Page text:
CM: What is your signature style? How challenging is it to preserve your style with different stories and writers?
Each comic story has its own unique requirements for the artist, and I naturally tend to second them. But every line I trace or black I spot, the interpretation of the script–as precise and detailed it can be–is the consequence of my thoughts and skills, and that’s recognizable regardless of what series I’m working on. At least that’s what I hope! Some recognize in my style a good balance of black and white and a certain ability to draw complex perspectives.
“At a certain point I discovered that I did better behind a drawing board than in a chemistry lab, and I quit university when I was right on the path to graduation.”–Roberto Zaghi
CM: Do you ever write your own stories and then illustrate them?
No, I’m a drawer, that’s enough.
CM: Who decides on the number of drawings required per chapter? Do you have to amend your work often for clients?
Deciding on the number of panels and the pace of each page is part of the writer’s work. In certain cases, however, if I notice that a panel is either redundant or lacking, I speak to the writer or to the editor and we make a decision.
I don’t complain much about the corrections I have been asked to do in my career. All in all there have not been that many and they were for the good of the story. But when I don’t agree I just say it and see what happens.
CM: How challenging is it to create with tight deadlines? Do you ever experience creative blocks?
Deadline adrenaline is the comic artist’s natural environment! If we’re speaking about the kind of creative block that keep you in bed all day, then no. The mortgage is good medicine for that. But every now and then I pass through stages of high self-criticism that runs underneath, and which affects my output like a computer running too many applications.
CM: What materials do you favour for your drawings?
When I draw on paper my technique is ultra-classic: permanent ink on semi-ruvid sheets 40cm tall.
I switched to 100% digital media one year ago and this brought a refreshing energy to my work. Technique changes are welcome; the first enemy to defeat is boredom!
CM: Tell us more about your comic book illustrations for Julia and La commedia è finita.
Julia, the lady criminologist created by Giancarlo Berardi about 15 years ago, has a slim and naturally elegant figure, short dark hair, and not the classical beauty often seen in comics. Audrey Hepburn might be a nice muse for her, keeping in mind the peculiar requirements of the series, like Julia’s psychological profile, her strength and her weaknesses, her intelligence and most importantly her female intuition. Before being hired for Julia I did some fantasy and sci-fi albums for the same publisher, Sergio Bonelli Editore (one of Italy’s biggest).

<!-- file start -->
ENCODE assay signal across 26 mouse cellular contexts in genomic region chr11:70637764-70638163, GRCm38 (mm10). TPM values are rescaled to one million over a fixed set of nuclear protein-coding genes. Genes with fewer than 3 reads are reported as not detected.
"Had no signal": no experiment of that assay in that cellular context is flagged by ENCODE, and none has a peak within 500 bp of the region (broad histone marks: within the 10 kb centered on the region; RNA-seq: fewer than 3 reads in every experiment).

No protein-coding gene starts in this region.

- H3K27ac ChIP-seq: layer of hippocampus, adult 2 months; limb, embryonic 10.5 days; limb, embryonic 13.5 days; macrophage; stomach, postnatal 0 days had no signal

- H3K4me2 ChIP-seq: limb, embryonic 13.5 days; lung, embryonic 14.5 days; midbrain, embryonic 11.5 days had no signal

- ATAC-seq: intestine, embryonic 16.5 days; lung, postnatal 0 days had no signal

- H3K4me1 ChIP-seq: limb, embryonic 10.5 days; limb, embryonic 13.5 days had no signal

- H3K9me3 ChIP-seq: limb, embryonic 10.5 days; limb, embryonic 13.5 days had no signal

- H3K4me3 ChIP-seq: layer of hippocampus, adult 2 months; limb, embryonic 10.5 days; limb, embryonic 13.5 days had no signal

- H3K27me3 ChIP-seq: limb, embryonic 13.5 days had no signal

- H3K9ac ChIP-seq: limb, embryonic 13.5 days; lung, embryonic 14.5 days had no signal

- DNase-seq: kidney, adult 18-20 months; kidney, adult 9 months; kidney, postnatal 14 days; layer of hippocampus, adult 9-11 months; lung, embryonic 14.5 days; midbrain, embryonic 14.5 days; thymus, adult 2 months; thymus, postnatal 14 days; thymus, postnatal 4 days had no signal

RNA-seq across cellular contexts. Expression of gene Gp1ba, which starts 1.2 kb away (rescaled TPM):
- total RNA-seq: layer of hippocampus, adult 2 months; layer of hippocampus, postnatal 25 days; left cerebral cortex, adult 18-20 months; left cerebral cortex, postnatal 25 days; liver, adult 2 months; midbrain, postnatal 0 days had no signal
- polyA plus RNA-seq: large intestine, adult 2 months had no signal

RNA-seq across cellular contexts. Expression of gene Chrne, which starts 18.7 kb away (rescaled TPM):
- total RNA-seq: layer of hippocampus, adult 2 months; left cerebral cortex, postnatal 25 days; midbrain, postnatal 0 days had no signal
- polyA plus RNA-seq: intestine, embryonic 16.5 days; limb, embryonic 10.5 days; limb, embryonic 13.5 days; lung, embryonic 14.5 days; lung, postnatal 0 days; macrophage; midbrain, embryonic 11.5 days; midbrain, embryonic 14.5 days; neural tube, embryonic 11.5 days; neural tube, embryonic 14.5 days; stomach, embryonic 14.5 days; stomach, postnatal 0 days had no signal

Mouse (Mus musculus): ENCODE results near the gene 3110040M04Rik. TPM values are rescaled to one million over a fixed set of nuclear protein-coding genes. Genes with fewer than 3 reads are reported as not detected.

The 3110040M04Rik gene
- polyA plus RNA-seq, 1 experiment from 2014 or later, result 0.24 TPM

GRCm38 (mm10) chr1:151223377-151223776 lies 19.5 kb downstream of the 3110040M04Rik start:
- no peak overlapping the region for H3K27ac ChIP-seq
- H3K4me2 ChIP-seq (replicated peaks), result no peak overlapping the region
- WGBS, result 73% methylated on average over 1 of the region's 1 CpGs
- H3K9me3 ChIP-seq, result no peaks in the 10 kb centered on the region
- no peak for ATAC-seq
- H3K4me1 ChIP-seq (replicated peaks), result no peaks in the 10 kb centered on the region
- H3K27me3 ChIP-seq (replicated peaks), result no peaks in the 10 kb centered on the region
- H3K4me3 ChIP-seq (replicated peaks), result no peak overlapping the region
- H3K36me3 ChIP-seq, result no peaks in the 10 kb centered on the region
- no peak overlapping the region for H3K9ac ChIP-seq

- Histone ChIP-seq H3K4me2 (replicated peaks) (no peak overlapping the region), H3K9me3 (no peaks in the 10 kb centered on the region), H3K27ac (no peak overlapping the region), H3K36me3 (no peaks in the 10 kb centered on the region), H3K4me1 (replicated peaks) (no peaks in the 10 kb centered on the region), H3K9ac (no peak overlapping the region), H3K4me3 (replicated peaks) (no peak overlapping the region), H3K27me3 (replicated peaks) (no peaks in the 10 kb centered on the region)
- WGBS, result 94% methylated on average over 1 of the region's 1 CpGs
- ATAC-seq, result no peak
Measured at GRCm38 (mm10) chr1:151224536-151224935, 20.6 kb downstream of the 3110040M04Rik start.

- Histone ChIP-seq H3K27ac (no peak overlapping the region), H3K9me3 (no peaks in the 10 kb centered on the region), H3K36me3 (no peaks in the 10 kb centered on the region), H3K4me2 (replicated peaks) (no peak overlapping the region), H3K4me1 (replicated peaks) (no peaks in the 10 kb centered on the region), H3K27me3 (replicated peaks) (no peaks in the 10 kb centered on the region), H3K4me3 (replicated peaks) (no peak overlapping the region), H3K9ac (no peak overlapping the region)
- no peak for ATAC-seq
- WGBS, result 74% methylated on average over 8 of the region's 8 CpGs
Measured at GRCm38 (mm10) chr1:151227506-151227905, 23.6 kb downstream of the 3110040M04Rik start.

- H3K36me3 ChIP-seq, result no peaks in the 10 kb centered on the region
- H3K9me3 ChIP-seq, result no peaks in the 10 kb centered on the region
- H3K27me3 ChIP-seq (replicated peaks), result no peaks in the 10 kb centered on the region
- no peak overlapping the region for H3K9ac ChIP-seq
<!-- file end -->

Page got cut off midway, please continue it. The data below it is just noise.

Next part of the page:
La commedia è finita is a noir novel written by Lorenzo Calza, one of the co-writers of Julia. The main character is an Italian retired war reporter who finds himself investigating a chain of murders of a family of chechen immigrants. At the same time he has to deal with the death of his son, a reporter himself.
CM: Do you work on independent projects or as a freelancer?
I am working for the french series Thomas Silane by writers Buendia and Chanoinat for the French publisher Bamboo. The main character is a photo-reporter and the storyline is based on actual events but with a peculiar fantasy touch that makes it even more interesting to draw. It’s not exactly an independent project, though.
CM: How would you describe the comic book market in Europe compared to the US and other countries?
Italy and France are the biggest comics producers in Europe. The two markets are very different from each other and from the US market. In Italy comics books (called fumetti) have always been a very popular media, mostly sold in newspaper kiosks.
In France, comics (called bande dessinée) are deeply ingrained in culture, and they are generally considered a form of art on par with the others. I wouldn’t mind trying doing something for the US market in the future.
CM: What are you working on now?
I am working on two cool stories, one for Italy and one for France. I can’t say anything more at the moment, but they will both come out next year!